The economic problems “inherited” by President Obama, in particular the housing crisis and subsequent recession, were brought on by a multitude of causes attributable to a variety of actors and policies, including monetary policy, federal housing policy, GSEs (Fannie, Freddie, et al.), brokers, rating agencies, Wall Street, banks, hedge funds and borrowers themselves. To simply blame the policies of George W. Bush for the Great Recession and give credit for the subsequent “recovery” to Obama is to irresponsibly trot out partisan platitudes as fact. But then again, it’s preferable for many people to live in such a simple (and carelessly ignorant) world than to spend time uncovering real, useful answers in the complicated and interconnected web of economics and policy.
John Grimes, Hopkins
• • •
In response to the dismal scores of the GOP candidates on the subject of climate change, a reader suggested a similar style evaluation for economics (“If you flunk GOP on climate, flunk Democrats on …,” Readers Write, Nov. 30). He might be onto something. How about testing all candidates in the following areas: American and world history: economics; political science; constitutional law, and, last but not least, Western and non-Western philosophy and cultural history. Several presidential candidates have spoken about philosophy in a negative light. This seems absurd when our very own political system that we cherish has its roots in ancient Greek thought.
And before dismissing the importance of understanding and appreciating great art, music, film, literature, theater and dance — from our own country, as well as the rest of the world — consider that the likes of Stalin, Hitler, Mussolini and Joseph McCarthy wasted no time in going after the leading artistic figures of their day and forcibly attempting to control their product. Why? Because they recognized the inexplicable power of great art and its ability to: tell the truth; to unite or enrage; to evoke compassion or sympathy, and to remind us what it means to be human.
I would like to have a president who understands that the “soul” of a nation is not found in the GDP but in the fertile imaginations of its most creative and brilliant minds.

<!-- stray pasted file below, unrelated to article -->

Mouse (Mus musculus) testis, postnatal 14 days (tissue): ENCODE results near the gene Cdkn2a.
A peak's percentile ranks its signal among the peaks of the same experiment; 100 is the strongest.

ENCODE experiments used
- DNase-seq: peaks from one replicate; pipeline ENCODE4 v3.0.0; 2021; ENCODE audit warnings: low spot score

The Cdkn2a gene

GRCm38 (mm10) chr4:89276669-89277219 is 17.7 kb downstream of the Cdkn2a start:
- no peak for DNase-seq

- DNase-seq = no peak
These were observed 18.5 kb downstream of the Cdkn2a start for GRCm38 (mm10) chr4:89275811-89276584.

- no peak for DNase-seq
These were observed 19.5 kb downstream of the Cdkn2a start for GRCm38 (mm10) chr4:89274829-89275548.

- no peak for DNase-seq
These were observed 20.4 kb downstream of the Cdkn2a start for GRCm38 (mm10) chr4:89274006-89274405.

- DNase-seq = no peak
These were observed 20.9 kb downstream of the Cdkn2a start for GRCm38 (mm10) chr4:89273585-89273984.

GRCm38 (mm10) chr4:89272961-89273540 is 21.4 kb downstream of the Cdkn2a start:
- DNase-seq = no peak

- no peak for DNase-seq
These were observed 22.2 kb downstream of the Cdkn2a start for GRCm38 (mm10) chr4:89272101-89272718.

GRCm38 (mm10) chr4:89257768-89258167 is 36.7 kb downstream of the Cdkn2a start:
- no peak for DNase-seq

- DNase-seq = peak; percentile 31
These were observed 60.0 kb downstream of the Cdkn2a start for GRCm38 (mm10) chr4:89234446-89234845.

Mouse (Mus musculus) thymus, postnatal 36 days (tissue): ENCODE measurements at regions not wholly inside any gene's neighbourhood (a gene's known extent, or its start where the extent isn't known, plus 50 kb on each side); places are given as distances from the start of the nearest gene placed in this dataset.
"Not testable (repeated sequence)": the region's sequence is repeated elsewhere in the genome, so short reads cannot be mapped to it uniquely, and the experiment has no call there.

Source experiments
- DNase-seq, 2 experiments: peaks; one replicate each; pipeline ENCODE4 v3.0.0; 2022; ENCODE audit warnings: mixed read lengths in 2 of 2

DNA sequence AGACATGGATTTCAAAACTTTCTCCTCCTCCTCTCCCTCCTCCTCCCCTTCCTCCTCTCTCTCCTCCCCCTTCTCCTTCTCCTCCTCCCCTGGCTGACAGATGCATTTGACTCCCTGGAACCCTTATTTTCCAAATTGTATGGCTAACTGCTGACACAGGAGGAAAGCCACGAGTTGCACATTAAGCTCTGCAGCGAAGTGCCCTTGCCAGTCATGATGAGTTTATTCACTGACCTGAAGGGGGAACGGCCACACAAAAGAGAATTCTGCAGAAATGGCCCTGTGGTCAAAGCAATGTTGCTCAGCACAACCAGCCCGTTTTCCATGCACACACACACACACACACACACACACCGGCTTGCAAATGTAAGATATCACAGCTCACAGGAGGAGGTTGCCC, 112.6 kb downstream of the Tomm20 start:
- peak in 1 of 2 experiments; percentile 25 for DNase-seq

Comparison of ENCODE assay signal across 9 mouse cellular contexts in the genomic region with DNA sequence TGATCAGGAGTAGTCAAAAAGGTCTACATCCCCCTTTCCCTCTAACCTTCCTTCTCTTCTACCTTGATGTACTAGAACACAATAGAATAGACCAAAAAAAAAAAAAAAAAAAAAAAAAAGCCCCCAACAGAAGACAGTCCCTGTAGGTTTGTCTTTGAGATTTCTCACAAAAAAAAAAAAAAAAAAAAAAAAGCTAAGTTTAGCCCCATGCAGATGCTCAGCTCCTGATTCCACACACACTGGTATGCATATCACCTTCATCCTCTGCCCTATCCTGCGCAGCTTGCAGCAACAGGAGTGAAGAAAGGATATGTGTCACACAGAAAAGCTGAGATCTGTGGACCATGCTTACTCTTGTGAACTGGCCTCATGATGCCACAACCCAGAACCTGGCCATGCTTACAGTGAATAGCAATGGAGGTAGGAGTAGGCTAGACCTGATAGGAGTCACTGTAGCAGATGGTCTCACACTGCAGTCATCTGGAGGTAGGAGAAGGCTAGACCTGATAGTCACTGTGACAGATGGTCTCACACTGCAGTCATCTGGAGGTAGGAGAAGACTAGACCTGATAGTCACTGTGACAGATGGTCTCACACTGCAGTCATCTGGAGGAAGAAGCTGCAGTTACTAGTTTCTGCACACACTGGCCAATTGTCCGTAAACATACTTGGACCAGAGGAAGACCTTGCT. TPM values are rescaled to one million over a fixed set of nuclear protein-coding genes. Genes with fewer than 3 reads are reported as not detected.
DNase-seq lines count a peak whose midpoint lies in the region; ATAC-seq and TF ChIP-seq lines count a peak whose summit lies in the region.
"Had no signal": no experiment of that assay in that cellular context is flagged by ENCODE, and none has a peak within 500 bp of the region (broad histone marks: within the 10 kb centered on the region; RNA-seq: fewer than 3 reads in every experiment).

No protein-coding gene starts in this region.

Elizabeth Erickson, Minneapolis
Yes, for millions of us, drugs are a ‘godsend’ — and manageable
In response to Charles Cleland’s brave letter (“Properly used, drugs are a godsend,” Readers Write, Nov. 28) regarding the use of prescription narcotics for pain, please add me to the list of millions he referenced who lead better lives, thanks to trusting doctors who allow us to manage our pain through medication use.
Yes there is a drug problem in the U.S. There are also many stopgaps in place to help avoid the misuse of prescription drugs:
Walgreens keeps a computer record of prescription use at all of its pharmacies in the country. I assume insurance companies do the same. Doctors, hospitals and their employees are trained to recognize people seeking narcotics and should deal appropriately with those people. Accidental overdoses? I can’t imagine how you legislate that.
Sufferers like Cleland and myself with chronic pain from several physical ailments only want to live a normal life.
If we are addicted to something it’s life.
We are addicted to playing with our grandchildren, driving our cars, being able to clean our homes, go up and down stairways, cook our own meals, and take vacations without constant, depressing pain that can keep us bedridden without this pain relief. I am nearly 70 and was able to work (I chose to retire just recently) in a very demanding profession for years beyond what I thought I would, thanks to my doctor’s trust.
I would ask that legislators keep their noses out of my medicine cabinet and my doctor’s office.
Kathleen Shun, Mounds View
His death leaves a big hole
Without Hy Berman, Minnesota is a little less Minnesotan.
David Aquilina, Minneapolis